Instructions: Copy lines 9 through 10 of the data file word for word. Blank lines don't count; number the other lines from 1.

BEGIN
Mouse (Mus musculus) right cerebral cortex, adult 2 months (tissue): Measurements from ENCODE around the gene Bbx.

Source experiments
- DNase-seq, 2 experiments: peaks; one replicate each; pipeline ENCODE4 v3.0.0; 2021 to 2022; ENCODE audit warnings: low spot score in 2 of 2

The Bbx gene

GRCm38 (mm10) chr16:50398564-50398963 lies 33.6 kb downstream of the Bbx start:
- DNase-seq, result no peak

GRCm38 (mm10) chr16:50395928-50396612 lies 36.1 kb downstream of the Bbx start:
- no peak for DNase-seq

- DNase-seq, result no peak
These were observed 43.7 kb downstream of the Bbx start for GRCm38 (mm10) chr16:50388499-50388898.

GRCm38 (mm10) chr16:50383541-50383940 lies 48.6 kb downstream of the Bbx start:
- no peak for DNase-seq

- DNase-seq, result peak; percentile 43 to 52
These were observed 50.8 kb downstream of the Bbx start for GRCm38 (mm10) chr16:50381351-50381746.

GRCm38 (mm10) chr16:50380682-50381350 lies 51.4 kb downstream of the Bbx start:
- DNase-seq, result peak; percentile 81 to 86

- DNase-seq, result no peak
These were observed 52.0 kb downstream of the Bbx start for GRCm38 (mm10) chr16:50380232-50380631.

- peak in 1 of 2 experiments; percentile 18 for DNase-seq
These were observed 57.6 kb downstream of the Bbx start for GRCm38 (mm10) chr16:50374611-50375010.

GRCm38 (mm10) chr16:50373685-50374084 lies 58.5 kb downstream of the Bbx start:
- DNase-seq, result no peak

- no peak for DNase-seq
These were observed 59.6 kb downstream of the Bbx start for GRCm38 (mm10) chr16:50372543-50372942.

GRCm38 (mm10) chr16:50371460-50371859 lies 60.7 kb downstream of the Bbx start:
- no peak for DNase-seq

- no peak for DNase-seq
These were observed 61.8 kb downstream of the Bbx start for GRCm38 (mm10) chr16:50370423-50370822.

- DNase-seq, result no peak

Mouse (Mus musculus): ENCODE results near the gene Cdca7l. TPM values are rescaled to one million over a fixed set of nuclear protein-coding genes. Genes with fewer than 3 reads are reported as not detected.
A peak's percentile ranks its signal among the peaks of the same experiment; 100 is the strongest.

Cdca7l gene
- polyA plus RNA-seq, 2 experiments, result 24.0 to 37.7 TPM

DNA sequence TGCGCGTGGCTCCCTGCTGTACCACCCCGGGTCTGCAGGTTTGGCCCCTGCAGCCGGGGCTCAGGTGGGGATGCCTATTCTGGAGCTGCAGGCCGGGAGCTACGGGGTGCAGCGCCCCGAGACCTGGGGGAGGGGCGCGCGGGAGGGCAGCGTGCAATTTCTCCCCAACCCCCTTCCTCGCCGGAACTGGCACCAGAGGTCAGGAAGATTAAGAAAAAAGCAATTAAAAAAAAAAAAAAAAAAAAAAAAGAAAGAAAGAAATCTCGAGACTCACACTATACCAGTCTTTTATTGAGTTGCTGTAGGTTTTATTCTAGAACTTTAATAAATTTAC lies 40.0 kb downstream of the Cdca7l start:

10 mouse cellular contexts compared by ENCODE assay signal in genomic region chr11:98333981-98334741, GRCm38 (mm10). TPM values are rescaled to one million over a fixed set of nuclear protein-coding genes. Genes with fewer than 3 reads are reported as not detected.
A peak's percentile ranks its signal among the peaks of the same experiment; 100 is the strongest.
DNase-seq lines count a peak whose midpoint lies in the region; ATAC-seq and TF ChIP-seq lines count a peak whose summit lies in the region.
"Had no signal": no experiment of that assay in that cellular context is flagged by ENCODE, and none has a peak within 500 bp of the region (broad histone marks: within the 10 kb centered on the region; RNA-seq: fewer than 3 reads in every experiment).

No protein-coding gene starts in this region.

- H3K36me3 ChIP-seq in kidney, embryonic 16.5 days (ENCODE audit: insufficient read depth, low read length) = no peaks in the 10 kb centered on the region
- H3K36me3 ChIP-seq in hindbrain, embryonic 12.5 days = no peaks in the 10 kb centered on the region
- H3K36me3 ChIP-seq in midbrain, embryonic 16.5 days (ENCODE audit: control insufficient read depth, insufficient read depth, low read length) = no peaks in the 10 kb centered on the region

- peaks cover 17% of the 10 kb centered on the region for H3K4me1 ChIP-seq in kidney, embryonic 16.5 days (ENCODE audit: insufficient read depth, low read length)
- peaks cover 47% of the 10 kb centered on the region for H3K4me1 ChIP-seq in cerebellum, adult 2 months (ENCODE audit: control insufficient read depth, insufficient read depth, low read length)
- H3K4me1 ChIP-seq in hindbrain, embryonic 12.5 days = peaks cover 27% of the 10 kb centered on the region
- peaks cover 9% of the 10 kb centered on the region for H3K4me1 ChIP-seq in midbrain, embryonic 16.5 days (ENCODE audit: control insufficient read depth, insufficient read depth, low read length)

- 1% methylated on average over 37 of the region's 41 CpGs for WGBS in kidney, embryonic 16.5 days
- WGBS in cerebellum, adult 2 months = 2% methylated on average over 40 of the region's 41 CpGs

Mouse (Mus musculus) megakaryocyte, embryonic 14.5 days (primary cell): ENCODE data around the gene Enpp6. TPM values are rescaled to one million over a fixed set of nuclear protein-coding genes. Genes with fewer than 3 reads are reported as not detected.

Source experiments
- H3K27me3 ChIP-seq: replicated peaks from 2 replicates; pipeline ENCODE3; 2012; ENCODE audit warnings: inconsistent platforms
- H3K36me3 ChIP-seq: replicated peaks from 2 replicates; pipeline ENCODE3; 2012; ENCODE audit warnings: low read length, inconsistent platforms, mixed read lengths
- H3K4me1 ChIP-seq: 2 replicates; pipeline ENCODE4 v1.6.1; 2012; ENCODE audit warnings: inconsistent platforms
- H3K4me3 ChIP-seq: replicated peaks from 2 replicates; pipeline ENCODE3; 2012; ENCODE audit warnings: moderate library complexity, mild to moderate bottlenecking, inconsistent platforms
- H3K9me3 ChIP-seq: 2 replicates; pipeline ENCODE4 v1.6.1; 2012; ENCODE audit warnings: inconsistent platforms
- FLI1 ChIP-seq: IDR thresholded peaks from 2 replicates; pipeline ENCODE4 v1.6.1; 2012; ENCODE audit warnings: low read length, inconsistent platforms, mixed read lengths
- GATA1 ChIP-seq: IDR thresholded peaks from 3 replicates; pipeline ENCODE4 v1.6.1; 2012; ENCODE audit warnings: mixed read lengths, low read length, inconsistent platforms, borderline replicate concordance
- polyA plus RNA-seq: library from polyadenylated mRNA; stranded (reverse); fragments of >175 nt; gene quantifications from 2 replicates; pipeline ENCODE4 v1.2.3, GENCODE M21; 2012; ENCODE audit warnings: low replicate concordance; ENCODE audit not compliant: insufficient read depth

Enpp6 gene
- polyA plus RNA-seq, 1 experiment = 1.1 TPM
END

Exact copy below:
- DNase-seq, result no peak
These were observed 43.7 kb downstream of the Bbx start for GRCm38 (mm10) chr16:50388499-50388898.